The businesses are 2 miles apart and owned by guys in their 50s. Both sell flooring. That’s about where the similarities end. 

Store A, on a major thoroughfare, has been in business 30 years. It flourished for much of that time. Sales fell away during the recession. Turns out that carpet and hardwood flooring were not high on homeowners’ list of priorities in this gritty post-industrial town. Now all the employees have been laid off and the business is down to the two brothers who started it. They have a nice showroom, but at 10 a.m., they’re the only ones there. 

Store B, located on a side street, went into business a year or two before the recession started. It’s run by a guy and his daughter. The place is electric. It hums. Nobody is sitting around doing crosswords. 

Store A now does less than a million out of the single location. The two brothers who own it have no plans to change anything. They wait for life to happen, for the economy to suddenly roar back to life and lift their sales. 

Meanwhile, things change whether you want them to or not. They change whether you’re aware that they’re changing or not. What happens when there isn’t enough money to pay both owners? Do they flip a coin to see who gets the check that week?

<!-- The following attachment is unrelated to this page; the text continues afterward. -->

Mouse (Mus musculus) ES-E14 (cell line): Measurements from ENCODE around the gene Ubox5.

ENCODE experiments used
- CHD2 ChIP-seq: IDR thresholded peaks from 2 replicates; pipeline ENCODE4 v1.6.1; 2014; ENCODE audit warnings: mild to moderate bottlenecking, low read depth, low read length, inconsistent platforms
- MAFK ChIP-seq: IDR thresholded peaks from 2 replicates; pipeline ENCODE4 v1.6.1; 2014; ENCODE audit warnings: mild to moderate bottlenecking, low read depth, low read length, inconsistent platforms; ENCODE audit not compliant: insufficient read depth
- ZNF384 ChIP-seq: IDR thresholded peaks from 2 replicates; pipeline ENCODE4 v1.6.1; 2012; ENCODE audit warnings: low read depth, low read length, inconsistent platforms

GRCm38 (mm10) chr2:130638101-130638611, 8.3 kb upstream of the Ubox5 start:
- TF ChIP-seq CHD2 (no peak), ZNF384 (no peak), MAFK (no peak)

The Big Draw 

The owners of Store B understand that it’s all about the customer and getting people inside the store. So they do whatever they need to do to get people there. They’re aggressive. They sell carpet remnants for $39. They appeal to neighborhood people with a free Help Yourself remnant bin. Naturally, you have to come into the store to take your free remnant.

The building features clever signs. For instance, there are a lot of colleges in the area, so the owners set out to get the attention of students looking to put a rug down on their dorm floor. When you walk in to Store B’s showroom, everyone’s wearing an identical black shirt with the company name on it. When you walk in, you don’t get pounced on by salespeople.

Better to Have Hope 

There’s hope, and then there’s wishful thinking. Hope has a foundation. It rests on empirical evidence, proven data. Hope implies action. You do something and hope it achieves the desired result. 

Wishful thinking is just that. 

The owners of Store A aren’t unique. A lot of retail businesses in the area — even stores that cater to what people need, such as auto parts — see themselves as being in survival mode. The difference, of course, is attitude. In sales, or in business generally, attitude is everything. 

—Sales veteran and trainer Mike Damora has been the sales manager at several large home improvement companies. Reach him at